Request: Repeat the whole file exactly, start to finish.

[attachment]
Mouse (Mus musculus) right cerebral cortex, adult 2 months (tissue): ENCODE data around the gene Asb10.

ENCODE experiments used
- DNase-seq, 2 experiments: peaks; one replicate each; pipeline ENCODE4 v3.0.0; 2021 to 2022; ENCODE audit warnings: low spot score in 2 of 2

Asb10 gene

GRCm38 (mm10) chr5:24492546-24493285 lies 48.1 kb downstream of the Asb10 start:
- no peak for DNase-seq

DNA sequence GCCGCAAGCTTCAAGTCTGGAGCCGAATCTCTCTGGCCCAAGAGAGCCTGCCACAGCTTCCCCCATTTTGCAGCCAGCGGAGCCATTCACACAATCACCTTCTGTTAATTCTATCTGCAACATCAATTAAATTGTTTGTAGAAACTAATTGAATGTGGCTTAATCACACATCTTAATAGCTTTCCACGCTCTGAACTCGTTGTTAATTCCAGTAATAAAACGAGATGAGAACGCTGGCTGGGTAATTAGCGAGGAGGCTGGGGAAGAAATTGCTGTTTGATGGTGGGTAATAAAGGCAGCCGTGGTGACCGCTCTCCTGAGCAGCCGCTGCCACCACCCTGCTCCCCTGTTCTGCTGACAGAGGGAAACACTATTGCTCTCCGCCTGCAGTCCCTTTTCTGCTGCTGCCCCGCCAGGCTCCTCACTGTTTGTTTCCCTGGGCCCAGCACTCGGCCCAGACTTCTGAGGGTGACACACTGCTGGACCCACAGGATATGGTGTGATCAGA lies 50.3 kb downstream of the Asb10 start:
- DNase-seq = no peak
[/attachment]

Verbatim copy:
Mouse (Mus musculus) right cerebral cortex, adult 2 months (tissue): ENCODE data around the gene Asb10.

ENCODE experiments used
- DNase-seq, 2 experiments: peaks; one replicate each; pipeline ENCODE4 v3.0.0; 2021 to 2022; ENCODE audit warnings: low spot score in 2 of 2

Asb10 gene

GRCm38 (mm10) chr5:24492546-24493285 lies 48.1 kb downstream of the Asb10 start:
- no peak for DNase-seq

DNA sequence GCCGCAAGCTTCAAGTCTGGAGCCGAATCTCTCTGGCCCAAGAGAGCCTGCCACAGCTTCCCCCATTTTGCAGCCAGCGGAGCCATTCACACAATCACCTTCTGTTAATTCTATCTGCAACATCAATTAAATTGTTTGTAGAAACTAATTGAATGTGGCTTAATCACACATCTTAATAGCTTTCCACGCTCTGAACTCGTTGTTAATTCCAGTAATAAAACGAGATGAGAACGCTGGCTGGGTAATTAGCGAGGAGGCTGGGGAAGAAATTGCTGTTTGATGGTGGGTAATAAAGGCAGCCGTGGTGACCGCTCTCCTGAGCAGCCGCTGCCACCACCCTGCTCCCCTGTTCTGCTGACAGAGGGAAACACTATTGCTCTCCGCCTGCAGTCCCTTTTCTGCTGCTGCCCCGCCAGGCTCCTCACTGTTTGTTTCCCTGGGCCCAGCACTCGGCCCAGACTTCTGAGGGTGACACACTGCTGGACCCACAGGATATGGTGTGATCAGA lies 50.3 kb downstream of the Asb10 start:
- DNase-seq = no peak